Just Arrived — “Edison Two-Minute and Concert Cylinders” — In Stock

NOW IN STOCK — Available Exclusively from Mainspring Press

American Series, 1897–1912
By Allan Sutton

398 pages, illustrated • 7″ x 10″ quality softcover
$49 (U.S. –  Free Shipping)
Order directly from Mainspring Press


Edison Two-Minute and Concert Cylinders is the first study  of these records to be compiled from the surviving company documentation (including the factory plating ledgers, studio cash books, remake and deletion notices, catalogs, supplements, and trade publications), along with first-hand inspection of the original cylinders. All American-catalog issues from 1897 through 1912, including the Grand Opera series, are covered.

Unlike previously published guides, which don’t list Edison’s numerous and often confusing remakes, this new volume lists all versions — even indicating those initially supplied by Walcutt & Leeds — along with the listing or release dates and the distinguishing details (changes in artists, accompaniments, announcements, etc.) for each. Plating dates for brown-wax pantograph masters and early Gold Moulded masters, which provide valuable clues to the long-lost recording dates, are published here for the first time.

Other features include composer and show credits, medley contents, accompaniment details, pseudonym identification, an illustrated footnoted history of Edison cylinder production during the National Phonograph Company period, user’s guide, and indexes.


The Playlist • Dimitri Smirnov (1912–1924)


DIMITRI SMIRNOV & MARIA DAVIDOV (Julius Harrison, conductor)
Boris Godunov — Oh, Tzarevich, I implore thee (Mussorgsky)

Hayes, Middlesex, England: August 23, 1923
His Master’s Voice D.B.753 (mx. Cc 3335 – 1)


Boris Godunov — Yet one more tale

Paris: June 24, 1924
His Master’s Voice D.B.765 (mxs. CP 260 – 1 and CP 261 – 1)



DIMITRI SMIRNOV: May Night — The sun is low (Rimsky-Korsakov)

St. Petersburg, Russia: October 21, 1912
His Master’s Voice 022302 (mx. 2697c)


Discographic data are from the original Gramophone Company files, courtesy of Dr. Alan Kelly.


The Playlist • The Famous Hokum Boys on Homestead (1929)

MSP_homestead-16098-copy2Some years ago, 78 Quarterly (an otherwise terrific magazine) ran an ongoing list of “The World’s Rarest Records,” which amounted to a few well-known collectors playing a game of “Mine’s bigger than yours.” Since 99.99% of the collecting community wasn’t polled on whether they owned any of the records in question, the rarity of some items was grossly over-estimated.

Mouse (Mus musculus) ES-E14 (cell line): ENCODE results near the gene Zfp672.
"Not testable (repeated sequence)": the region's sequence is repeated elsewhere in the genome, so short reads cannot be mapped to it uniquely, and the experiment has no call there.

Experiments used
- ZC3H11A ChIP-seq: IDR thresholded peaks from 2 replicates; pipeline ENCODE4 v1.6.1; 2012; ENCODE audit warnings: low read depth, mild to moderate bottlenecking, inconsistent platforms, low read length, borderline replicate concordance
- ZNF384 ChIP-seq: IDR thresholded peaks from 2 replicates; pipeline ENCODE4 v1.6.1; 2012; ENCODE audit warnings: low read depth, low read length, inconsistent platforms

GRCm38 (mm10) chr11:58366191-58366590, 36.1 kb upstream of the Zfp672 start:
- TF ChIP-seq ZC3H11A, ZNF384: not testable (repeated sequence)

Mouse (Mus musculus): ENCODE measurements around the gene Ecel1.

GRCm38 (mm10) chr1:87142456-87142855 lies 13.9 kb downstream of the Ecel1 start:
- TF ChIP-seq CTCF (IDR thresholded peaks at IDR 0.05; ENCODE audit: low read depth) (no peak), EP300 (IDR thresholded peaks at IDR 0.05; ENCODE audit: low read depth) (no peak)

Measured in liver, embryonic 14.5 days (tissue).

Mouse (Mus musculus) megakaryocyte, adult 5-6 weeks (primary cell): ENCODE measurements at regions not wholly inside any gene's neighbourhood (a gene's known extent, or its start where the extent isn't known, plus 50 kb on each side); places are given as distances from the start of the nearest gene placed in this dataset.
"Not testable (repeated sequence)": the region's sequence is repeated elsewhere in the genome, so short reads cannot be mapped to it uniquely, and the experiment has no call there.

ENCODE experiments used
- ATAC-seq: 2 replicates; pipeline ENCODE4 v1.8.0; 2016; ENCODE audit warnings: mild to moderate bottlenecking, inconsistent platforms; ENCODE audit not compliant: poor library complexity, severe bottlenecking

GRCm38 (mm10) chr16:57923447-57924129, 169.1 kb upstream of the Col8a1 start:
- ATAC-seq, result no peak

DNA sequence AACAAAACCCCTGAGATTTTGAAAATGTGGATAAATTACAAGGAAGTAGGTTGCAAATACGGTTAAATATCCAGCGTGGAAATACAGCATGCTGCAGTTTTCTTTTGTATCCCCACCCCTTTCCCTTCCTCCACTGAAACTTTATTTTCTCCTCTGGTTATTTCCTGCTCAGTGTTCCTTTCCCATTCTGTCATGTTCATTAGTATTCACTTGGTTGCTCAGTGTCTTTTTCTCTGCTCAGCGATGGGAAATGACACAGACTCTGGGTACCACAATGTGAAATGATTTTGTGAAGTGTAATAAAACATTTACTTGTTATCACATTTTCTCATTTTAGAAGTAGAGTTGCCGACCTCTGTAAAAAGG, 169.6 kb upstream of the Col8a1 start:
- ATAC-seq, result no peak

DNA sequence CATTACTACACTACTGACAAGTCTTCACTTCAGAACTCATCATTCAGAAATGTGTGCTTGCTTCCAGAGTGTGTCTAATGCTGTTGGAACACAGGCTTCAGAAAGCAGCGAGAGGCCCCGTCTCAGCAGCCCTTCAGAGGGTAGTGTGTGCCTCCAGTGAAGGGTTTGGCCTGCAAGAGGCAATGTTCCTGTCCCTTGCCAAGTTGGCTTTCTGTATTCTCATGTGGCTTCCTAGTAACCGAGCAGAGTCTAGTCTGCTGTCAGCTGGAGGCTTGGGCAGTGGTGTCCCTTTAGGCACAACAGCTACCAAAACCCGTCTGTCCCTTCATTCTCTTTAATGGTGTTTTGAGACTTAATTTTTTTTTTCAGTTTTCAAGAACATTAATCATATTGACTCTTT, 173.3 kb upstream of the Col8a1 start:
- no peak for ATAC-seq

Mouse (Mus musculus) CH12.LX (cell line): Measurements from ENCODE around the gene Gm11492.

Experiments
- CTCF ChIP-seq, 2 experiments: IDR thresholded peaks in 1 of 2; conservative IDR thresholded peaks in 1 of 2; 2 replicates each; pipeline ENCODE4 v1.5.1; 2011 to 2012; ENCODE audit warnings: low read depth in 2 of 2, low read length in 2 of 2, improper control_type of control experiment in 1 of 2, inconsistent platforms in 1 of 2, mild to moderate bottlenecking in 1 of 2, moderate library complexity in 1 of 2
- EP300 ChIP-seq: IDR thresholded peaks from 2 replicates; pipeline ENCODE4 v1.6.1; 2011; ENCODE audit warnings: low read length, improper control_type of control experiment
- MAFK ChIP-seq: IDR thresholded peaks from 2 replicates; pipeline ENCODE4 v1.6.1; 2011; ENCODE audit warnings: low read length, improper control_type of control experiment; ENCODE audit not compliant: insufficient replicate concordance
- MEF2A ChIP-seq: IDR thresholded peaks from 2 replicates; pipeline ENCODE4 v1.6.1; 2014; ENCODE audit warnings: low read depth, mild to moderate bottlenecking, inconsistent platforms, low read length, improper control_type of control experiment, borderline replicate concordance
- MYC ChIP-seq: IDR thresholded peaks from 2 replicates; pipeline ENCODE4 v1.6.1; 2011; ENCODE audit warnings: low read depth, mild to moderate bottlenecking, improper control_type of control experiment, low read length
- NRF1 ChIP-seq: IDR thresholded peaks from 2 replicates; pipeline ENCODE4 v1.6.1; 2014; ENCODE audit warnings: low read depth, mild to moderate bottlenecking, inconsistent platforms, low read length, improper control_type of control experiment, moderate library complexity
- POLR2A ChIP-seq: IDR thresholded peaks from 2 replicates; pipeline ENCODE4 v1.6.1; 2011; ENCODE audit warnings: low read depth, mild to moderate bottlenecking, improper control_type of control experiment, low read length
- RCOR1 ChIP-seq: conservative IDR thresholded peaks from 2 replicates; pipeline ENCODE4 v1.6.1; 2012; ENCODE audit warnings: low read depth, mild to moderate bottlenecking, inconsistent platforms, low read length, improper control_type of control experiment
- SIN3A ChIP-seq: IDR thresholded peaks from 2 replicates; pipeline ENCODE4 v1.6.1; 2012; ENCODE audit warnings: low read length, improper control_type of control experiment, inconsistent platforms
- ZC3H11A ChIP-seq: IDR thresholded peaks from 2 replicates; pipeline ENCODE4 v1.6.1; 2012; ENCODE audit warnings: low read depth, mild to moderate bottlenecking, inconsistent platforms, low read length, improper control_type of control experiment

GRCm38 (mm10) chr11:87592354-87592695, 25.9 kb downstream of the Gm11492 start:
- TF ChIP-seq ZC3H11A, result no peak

Case in point: Homestead 16098, which the 78Q gang assured readers was unknown on Homestead. Well, we’ve run across two copies over the years, one in Gettsyburg PA in the 1980s, and just recently, another one in Denver. Rare? Sure, in this form at least (the same recordings were also issued on the other ARC labels). World’s rarest? We wish! Anyway, enjoy…


FAMOUS HOKUM BOYS: That’s the Way She Likes It

New York: April 9, 1930
Homestead 16098 (ARC mx. 9598 – 2)


FAMOUS HOKUM BOYS: Papa’s Getting Hot

New York: April 9, 1930
Homestead 16098 (ARC mx. 9596 – 2)


FAMOUS HOKUM BOYS: Eagle Riding Papa

New York: April 9, 1930
Homestead 16099 (ARC mx. 9595 – )
This selection from a tape dubbing supplied by the late Gilbert Louey (take # not noted)

The Famous Hokum Boys were Big Bill Broonzy (guitar/vocal), Thomas A. (“Georgia Tom”) Dorsey (piano/vocal), and Frank Brasswell (guitar). The studio supervisor for this session was Arthur Satherley.




The Playlist • Ragtime Xylophone (1908–1920)


CHRIS CHAPMAN: Dill Pickles Rag

Camden, NJ: July 15, 1908
Victor 5560 (mx. B 6089 – 7)
With studio orchestra (conductor not listed in files)



New York (master shipment date): January 26, 1912
United A1149 (Columbia mx. 19737 – 1)
With studio orchestra (probably Charles A. Prince, director)



New York: February 1920
Emerson 10169 (mx. 4882 – 1)
With studio orchestra (possibly Arthur Bergh, director)


W. C. HANDY’S ORCHESTRA (Jasper Taylor, xylophone): That “Jazz” Dance

New York (master shipment date): September 21, 1917
Columbia A2419 (mx. 77367 – 1)
Taylor is not credited in the Columbia files or on the labels; his presence is confirmed in Handy’s memoirs.